The dozen or so wives and fiancées who overcame these obstacles to join their men in Siberia were not political radicals. No woman took part in the Decembrist conspiracy, and there is no evidence that any of the conspirators’ wives knew of it before it was uncovered. Most were the daughters of families who owed their noble status and fortunes to centuries of state service. Their sacrifice was motivated to a large extent by the submissive loyalty that state and church regarded as the supreme virtue of wives; but equally important was their desire to emulate the generosity of motive that the husbands revealed during the investigation of the conspiracy.


In their capacity for sustained self-abnegation in the name of instinctively held moral imperatives, the Decembrist wives were the acknowledged precursors of generations of women of the Russian intelligentsia, whose prominence in the Russian revolutionary movement (a phenomenon without parallel elsewhere in Europe) has been the subject of a number of studies in recent years.1 Stimulated by the feminist movement, these studies have increasingly concentrated on the social forces and value systems that prompted such women to challenge conventional social roles. Christine Sutherland’s biography of Maria Volkonsky, who was arguably the most remarkable of the Decembrist wives, can be seen as a contribution to a fascinating part of Russian social history which is only beginning to be explored.

Maria Volkonsky was the exceptionally attractive and talented child of a wealthy aristocratic family close to the Imperial court (her father, General Raevsky, was a famous military hero). She was well educated at home in music, languages, and literature and combined an allegiance to traditional family and religious values with an unfocused idealism fostered by the Romantic writers. She was addicted to literature and poetry from an early age, and when she was fourteen the young poet Pushkin became her devoted friend. In January 1825, at the age of nineteen, She made a brilliant marriage to Prince Sergei Volkonsky, heir to one of Russia’s oldest aristocratic families and, as was revealed at the end of that year, a leading Decembrist.

At first Maria saw her husband’s actions as treason, but an imagination fed on Schiller, Byron, and Walter Scott could not fail to be roused by the details that subsequently leaked out of the Decembrists’ sacrifice for the cause of liberty. To a great extent, it was Romantic exaltation that sustained her in her year-long battle for permission to follow Sergei to Siberia and that reconciled her to the prospect of parting with a baby son.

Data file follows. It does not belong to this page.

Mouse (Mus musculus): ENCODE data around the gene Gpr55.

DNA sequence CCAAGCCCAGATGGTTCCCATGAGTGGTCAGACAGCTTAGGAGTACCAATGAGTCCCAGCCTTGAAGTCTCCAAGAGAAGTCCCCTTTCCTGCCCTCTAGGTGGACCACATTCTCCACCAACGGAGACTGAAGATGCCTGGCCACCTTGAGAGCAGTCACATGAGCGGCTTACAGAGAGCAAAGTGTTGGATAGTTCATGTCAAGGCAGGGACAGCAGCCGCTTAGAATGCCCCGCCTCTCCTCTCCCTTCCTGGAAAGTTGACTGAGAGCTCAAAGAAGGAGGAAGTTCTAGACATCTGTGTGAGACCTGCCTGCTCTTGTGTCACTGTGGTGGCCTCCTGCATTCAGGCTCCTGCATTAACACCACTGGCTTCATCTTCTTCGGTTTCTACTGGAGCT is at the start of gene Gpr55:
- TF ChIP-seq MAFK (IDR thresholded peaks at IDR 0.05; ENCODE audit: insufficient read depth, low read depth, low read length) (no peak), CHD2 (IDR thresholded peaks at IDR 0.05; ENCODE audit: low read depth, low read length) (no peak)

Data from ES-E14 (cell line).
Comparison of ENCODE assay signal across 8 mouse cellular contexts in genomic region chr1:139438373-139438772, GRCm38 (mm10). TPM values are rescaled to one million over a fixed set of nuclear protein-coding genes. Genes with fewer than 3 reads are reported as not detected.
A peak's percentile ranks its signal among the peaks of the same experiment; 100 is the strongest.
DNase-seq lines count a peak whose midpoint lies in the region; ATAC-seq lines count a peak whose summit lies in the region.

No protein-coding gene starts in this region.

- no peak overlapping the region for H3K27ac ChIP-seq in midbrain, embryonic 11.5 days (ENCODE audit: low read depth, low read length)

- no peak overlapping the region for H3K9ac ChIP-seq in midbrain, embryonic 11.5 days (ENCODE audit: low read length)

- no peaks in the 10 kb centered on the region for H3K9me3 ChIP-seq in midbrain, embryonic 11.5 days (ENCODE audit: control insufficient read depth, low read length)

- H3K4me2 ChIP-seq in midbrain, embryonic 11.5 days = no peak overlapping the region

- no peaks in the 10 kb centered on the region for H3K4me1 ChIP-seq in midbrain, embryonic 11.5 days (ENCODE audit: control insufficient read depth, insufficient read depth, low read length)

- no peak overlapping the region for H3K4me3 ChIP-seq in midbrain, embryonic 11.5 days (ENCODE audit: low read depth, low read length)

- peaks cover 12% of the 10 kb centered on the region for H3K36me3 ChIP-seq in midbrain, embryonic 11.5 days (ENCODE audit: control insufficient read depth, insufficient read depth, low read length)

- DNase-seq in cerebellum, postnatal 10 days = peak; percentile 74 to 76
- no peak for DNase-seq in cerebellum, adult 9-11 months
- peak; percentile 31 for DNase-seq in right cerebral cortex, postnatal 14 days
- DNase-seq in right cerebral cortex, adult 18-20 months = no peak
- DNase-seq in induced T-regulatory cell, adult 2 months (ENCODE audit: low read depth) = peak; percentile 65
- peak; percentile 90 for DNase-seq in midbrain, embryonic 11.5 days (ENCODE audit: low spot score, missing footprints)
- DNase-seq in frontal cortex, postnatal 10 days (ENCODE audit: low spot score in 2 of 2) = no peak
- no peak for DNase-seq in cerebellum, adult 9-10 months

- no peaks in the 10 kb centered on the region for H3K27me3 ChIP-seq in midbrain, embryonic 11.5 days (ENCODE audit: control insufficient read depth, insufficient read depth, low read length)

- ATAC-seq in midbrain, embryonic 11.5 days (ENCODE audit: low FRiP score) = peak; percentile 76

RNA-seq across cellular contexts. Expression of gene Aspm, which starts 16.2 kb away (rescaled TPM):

In January 1827, two carriages set out on the dangerous month-long journey across the Urals and over the frozen Lake Baikal to the ore mines of Nerchinsk. The first contained Maria and her maid, the second her luggage, which included a piano. Her first act, on being led into her husband’s cell, was to kneel and kiss his chains.

Intoxication with the role of romantic heroine helped to carry Maria through the greatest crisis in her life, but much more solid qualities of endurance and initiative sustained her through the thirty monotonous years that followed. When the Decembrists were brought together in a single prison, she emerged as a leader among the wives. Writing quantities of letters each week, she served as a channel of communication for the prisoners, who were forbidden to correspond with their relatives in Russia. Over the years, with dogged persistence and a fair measure of success, she threatened, bribed, and cajoled the authorities to secure greater humanity and, whenever possible, a bending of the rules, in their treatment of the prisoners. When in the mid-1830s the Decembrists began to disperse to their places of exile, she maintained contact with those whose relatives had forgotten them, and channeled funds to them.

Her philanthropic energies found a wider field for expression when Nikolai Muraviev-Amursky, an open admirer of the Decembrists, became governor of eastern Siberia. In its capital, Irkutsk, where the Volkonskys were permitted to reside in 1844, Maria, supported by the governor’s personal patronage and friendship, set to work transforming the city’s foundling hospital into a model for the region, improving the level of public education, raising funds for the building of a theater and concert hall, and supervising their construction. She was affectionately known as “our Princess” by the local population and when after the amnesty she left Irkutsk to spend the last seven years of her life in Russia, the street where she had lived was given her name.